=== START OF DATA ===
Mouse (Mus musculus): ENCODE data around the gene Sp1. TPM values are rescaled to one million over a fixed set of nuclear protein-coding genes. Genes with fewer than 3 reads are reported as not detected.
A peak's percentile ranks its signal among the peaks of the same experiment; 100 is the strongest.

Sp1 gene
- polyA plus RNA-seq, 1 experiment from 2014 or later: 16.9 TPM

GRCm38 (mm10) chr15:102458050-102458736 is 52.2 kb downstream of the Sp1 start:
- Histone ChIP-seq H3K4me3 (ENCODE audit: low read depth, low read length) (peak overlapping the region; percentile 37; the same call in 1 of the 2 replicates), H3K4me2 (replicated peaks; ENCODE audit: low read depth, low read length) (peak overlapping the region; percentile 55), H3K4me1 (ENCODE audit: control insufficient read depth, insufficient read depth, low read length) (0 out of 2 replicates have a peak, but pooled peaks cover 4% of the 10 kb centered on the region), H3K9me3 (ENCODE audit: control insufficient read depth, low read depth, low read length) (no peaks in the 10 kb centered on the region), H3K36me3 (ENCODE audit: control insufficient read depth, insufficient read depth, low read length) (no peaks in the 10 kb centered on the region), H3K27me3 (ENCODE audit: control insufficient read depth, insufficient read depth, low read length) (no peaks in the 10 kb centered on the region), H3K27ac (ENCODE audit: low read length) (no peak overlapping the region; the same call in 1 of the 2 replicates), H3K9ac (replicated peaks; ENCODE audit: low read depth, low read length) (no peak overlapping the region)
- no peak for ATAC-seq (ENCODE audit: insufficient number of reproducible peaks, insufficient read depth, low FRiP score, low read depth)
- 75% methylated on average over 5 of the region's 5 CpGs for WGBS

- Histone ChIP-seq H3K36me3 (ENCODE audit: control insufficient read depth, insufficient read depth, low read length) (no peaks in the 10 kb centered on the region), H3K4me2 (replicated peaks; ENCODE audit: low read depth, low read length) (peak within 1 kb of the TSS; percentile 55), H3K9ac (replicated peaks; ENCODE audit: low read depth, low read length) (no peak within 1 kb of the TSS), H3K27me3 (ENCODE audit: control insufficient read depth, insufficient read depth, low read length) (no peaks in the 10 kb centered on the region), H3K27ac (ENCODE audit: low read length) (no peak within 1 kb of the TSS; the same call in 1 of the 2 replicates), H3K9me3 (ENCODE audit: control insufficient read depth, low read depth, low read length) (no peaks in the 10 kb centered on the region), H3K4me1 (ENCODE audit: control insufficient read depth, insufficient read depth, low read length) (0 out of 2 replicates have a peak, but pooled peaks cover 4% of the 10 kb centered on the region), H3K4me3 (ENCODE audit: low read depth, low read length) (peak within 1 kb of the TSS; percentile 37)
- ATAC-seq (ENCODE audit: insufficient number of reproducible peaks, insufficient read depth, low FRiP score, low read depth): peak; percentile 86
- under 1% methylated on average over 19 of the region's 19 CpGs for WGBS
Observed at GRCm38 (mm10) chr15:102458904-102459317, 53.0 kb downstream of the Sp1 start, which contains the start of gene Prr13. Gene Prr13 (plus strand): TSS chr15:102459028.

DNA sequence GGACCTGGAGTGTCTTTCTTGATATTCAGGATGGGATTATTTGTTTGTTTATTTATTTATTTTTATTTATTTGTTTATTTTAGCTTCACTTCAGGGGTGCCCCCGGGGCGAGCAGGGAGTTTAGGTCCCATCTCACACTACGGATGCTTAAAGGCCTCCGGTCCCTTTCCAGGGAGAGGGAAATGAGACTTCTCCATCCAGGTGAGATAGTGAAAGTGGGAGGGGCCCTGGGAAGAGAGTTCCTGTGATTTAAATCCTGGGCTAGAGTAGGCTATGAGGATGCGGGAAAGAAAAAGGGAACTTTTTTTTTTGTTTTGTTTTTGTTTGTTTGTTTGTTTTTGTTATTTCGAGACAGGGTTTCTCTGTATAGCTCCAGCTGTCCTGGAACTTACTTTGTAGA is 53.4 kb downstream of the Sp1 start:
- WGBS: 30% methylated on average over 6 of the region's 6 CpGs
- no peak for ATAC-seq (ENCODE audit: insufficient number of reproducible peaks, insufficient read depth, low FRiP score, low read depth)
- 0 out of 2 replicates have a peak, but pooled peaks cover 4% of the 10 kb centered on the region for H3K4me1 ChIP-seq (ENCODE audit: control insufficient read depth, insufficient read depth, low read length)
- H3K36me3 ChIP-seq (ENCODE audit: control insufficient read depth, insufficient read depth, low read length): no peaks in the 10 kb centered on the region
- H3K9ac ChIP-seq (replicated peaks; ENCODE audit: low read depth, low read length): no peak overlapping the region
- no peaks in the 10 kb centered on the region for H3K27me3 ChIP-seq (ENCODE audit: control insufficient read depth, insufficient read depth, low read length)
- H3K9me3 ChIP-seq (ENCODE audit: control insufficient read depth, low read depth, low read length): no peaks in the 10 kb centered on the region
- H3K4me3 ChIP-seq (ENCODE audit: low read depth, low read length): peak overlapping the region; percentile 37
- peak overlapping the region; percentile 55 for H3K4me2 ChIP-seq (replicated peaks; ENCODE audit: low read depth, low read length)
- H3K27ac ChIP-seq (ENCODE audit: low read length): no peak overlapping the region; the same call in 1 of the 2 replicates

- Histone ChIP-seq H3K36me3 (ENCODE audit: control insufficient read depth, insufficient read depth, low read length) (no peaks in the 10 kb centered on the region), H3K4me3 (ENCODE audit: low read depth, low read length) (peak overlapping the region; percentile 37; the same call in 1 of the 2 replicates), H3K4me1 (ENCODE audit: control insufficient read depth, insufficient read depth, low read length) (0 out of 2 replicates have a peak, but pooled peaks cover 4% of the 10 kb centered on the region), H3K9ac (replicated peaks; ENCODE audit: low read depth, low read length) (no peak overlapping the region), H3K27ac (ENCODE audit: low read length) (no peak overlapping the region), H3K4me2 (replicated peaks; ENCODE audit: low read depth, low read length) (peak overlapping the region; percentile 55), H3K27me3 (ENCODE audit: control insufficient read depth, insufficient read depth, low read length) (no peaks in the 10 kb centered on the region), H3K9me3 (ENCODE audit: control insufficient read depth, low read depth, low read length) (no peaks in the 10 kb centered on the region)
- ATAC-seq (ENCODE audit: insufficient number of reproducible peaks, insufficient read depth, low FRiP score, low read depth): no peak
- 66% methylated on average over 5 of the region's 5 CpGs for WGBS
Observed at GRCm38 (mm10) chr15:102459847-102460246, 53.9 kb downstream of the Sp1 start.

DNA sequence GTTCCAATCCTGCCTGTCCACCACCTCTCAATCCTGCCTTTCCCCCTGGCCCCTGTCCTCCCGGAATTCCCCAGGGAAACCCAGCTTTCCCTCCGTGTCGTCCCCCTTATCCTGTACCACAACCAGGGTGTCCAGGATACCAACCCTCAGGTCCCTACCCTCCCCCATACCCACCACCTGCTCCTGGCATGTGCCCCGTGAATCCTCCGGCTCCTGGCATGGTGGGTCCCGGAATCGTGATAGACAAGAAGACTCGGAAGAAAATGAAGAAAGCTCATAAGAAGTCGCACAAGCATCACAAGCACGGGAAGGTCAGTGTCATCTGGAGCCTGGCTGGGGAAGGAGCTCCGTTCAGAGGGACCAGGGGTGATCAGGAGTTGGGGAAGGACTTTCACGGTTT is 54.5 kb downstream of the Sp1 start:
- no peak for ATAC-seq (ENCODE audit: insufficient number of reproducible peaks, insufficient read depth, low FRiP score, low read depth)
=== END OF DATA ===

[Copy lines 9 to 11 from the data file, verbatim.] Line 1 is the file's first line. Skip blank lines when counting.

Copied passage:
- Histone ChIP-seq H3K36me3 (ENCODE audit: control insufficient read depth, insufficient read depth, low read length) (no peaks in the 10 kb centered on the region), H3K4me2 (replicated peaks; ENCODE audit: low read depth, low read length) (peak within 1 kb of the TSS; percentile 55), H3K9ac (replicated peaks; ENCODE audit: low read depth, low read length) (no peak within 1 kb of the TSS), H3K27me3 (ENCODE audit: control insufficient read depth, insufficient read depth, low read length) (no peaks in the 10 kb centered on the region), H3K27ac (ENCODE audit: low read length) (no peak within 1 kb of the TSS; the same call in 1 of the 2 replicates), H3K9me3 (ENCODE audit: control insufficient read depth, low read depth, low read length) (no peaks in the 10 kb centered on the region), H3K4me1 (ENCODE audit: control insufficient read depth, insufficient read depth, low read length) (0 out of 2 replicates have a peak, but pooled peaks cover 4% of the 10 kb centered on the region), H3K4me3 (ENCODE audit: low read depth, low read length) (peak within 1 kb of the TSS; percentile 37)
- ATAC-seq (ENCODE audit: insufficient number of reproducible peaks, insufficient read depth, low FRiP score, low read depth): peak; percentile 86
- under 1% methylated on average over 19 of the region's 19 CpGs for WGBS